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Headlines Labour & Employment: Listening to sales calls is allowed, but do not forget the work rules

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In its advice statement of June 5 2013, the Privacy Commission shed light on the practice of employers listening in to employees' sales calls with a view to quality control. The commission ruled that this is possible in principle, provided that the system is mentioned in the work rules beforehand. The commission's advice provides significant guidance for employers which wish to introduce such a system.

An employer active in renting storage facilities wanted to monitor the quality of sales calls made by its employees and therefore installed a recording system. In each store, half of the incoming phone calls with prospective customers were recorded. The employer would listen to these calls and evaluate the store personnel on the extent to which they adhered to the sales script. Based on these results, the employer would determine whether additional training or coaching of the personnel was needed. In some other countries, the employer tied the results to a contest in which the employees could win a bonus. However, this bonus scheme was never applied in Belgium.

The trade unions disapproved of this system and a short strike ensued. The case also did not pass unnoticed in the media. Recently, the employer in question had the dubious honour of receiving the highest number of public votes in the so-called 'Big Brother' awards. A complaint was lodged with the commission for the protection of privacy. After an attempt at reconciliation, the commission issued its opinion on the matter.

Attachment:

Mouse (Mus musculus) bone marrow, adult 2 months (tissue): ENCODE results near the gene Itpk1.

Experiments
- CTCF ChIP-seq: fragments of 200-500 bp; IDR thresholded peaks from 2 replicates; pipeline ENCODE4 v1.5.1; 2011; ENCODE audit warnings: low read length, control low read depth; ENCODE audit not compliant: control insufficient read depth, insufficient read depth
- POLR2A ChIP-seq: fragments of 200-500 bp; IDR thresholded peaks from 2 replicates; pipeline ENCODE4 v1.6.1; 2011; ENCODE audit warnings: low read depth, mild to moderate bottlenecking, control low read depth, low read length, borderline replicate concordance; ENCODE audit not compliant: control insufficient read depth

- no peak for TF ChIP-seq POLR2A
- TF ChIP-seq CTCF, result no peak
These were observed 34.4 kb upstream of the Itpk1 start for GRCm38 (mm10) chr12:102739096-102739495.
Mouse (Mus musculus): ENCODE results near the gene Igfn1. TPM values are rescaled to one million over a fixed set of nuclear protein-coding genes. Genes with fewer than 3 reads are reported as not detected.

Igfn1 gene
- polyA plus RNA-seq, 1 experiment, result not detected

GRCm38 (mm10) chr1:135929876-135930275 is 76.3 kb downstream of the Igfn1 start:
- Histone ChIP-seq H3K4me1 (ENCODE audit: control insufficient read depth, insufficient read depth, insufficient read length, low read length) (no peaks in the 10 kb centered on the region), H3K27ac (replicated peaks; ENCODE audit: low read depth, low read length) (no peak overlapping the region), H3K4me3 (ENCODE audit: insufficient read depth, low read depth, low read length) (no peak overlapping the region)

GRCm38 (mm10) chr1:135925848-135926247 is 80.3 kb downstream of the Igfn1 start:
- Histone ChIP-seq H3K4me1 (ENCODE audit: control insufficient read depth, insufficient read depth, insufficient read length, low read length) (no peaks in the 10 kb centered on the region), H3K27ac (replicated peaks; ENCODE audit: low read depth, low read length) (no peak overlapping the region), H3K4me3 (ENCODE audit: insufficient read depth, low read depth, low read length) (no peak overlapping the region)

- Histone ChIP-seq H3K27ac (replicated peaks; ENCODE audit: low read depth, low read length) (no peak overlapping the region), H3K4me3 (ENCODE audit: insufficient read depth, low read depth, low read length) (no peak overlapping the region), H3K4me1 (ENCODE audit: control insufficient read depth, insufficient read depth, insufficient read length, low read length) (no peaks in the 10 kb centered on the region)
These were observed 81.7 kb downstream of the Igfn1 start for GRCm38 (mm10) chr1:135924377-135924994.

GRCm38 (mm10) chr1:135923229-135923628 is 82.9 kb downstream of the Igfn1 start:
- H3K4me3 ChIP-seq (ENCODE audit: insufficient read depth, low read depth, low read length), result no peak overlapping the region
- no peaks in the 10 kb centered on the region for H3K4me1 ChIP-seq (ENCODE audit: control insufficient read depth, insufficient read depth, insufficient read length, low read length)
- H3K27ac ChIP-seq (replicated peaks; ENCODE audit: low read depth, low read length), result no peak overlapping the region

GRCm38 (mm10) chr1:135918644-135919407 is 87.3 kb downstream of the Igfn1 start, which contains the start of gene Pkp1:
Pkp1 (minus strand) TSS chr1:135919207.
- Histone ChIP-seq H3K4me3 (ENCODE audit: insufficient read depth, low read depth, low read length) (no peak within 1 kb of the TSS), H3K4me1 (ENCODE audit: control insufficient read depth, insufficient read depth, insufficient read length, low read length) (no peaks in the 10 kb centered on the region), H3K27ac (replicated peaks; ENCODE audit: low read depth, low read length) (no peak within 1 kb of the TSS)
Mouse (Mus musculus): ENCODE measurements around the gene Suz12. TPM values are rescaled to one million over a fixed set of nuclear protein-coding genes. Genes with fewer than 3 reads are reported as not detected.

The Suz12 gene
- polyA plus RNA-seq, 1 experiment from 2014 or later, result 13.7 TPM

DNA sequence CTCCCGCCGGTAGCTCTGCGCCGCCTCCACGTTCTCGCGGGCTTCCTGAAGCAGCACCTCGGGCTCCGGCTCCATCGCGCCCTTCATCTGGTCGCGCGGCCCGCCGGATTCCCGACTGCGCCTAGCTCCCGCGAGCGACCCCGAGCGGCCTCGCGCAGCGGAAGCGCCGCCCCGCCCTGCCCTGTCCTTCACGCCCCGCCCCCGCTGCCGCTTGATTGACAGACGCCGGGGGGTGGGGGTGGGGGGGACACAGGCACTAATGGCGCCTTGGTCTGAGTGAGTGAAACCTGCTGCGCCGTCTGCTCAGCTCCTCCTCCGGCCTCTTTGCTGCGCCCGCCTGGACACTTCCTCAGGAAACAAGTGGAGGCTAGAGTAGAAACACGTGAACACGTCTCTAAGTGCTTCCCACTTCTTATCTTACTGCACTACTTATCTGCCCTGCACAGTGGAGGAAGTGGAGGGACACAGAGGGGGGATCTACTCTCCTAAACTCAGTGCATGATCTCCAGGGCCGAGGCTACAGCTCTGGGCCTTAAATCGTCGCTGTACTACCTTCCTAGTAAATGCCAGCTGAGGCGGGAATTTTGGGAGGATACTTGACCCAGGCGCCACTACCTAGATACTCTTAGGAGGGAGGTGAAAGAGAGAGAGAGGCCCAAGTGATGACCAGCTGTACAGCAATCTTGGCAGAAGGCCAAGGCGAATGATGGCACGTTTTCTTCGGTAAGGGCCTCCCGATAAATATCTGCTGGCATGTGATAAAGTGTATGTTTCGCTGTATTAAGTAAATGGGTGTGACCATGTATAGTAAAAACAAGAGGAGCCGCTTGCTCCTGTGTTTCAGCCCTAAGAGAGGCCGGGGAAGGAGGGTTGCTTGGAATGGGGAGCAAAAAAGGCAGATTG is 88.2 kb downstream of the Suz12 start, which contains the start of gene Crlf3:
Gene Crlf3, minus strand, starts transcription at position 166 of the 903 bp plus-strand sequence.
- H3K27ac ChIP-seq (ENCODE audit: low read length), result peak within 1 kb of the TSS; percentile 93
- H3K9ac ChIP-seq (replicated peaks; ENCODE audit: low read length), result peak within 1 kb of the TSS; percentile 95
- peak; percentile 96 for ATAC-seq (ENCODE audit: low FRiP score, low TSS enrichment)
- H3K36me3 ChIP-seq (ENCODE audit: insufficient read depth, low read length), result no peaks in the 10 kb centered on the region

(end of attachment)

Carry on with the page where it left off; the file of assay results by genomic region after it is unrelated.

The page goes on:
The commission ruled that, taking into consideration the guarantees provided by the employer, the system was legitimate, as no breach of the Processing Personal Data Act could be established. However, the employer was reprimanded for the fact that the system was not provided for in the work rules before it became operational. According to the commission, the monitoring of sales calls is a form of supervision. Therefore, it must be mentioned in the work rules in accordance with Article 6(1)(5) of the Work Rules Act.

The advice statement mentions other relevant issues for employers that wish to listen to employees' sales conversations:

  • The employer must inform and consult with the employees' representation, but the introduction of such a system cannot be impeded, as ultimately only the employer can decide whether to introduce the system.
  • Such a system can also be used to grant premiums or bonuses.

For further information on this topic please contact Leen Holvoet or Paul Geerebaert at Liedekerke Wolters Waelbroeck Kirkpatrick by telephone (+32 25 51 19 58), fax (+32 25 51 14 53) or email (l.holvoet@liedekerke.com or p.geerebaert@liedekerke.com).


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